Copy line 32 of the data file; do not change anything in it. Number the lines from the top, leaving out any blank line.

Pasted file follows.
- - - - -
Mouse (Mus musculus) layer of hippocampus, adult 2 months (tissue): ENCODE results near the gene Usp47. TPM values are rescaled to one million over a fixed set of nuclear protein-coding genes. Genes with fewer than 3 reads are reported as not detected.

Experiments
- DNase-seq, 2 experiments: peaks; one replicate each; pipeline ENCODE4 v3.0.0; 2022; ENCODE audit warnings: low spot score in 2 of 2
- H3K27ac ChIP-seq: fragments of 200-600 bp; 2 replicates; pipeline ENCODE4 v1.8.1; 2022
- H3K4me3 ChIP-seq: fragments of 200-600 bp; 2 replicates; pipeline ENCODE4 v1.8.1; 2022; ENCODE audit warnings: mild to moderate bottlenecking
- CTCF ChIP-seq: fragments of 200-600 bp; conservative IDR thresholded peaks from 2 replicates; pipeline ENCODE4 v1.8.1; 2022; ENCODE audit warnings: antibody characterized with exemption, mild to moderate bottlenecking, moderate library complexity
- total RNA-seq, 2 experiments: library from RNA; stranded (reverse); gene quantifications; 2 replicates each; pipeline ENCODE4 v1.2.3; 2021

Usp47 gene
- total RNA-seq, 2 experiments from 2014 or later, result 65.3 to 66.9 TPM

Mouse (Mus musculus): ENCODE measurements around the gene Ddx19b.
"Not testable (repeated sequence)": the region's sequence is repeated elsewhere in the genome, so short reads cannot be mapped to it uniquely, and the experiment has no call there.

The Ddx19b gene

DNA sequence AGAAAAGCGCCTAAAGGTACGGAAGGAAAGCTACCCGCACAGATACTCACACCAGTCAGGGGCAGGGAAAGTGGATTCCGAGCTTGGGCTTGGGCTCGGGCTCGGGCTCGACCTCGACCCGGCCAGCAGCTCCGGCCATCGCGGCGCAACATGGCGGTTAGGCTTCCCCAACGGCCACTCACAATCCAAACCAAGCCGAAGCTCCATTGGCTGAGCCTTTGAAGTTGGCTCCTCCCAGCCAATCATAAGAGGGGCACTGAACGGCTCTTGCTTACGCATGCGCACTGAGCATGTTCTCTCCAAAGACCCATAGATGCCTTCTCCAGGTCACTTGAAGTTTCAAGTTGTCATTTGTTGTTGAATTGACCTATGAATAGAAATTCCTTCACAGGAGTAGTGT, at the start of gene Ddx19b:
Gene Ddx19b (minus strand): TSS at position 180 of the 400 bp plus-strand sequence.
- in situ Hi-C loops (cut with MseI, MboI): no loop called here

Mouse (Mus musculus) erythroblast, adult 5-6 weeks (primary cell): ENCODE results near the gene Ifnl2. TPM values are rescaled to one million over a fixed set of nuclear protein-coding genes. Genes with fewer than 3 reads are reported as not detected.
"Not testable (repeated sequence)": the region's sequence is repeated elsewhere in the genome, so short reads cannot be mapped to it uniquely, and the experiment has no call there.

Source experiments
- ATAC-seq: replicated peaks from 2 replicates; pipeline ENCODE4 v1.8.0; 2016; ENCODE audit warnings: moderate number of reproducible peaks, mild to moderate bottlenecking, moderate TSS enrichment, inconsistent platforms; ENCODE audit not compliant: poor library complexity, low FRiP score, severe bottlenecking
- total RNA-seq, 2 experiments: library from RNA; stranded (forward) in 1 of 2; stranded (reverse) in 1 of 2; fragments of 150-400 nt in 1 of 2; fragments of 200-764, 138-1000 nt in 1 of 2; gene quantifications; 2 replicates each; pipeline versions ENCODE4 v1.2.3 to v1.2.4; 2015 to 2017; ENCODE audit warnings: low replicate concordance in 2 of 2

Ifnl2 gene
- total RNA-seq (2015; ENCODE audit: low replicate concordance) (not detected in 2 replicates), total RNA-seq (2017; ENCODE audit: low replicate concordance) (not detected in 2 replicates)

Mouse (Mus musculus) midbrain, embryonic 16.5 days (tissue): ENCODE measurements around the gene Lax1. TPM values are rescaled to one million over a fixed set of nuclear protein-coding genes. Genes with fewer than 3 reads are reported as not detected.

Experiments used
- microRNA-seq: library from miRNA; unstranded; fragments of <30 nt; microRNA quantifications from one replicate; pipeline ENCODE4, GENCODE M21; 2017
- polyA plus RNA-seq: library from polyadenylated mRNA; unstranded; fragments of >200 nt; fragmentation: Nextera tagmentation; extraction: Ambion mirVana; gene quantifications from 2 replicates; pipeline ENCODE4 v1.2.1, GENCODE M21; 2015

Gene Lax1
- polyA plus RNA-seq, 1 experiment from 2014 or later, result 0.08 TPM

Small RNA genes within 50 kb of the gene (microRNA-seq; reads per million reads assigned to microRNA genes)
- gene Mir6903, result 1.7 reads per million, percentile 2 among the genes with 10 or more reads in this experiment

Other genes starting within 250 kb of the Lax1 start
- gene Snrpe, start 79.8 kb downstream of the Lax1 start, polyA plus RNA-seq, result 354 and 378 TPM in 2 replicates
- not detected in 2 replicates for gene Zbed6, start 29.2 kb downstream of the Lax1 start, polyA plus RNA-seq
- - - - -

- gene Snrpe, start 79.8 kb downstream of the Lax1 start, polyA plus RNA-seq, result 354 and 378 TPM in 2 replicates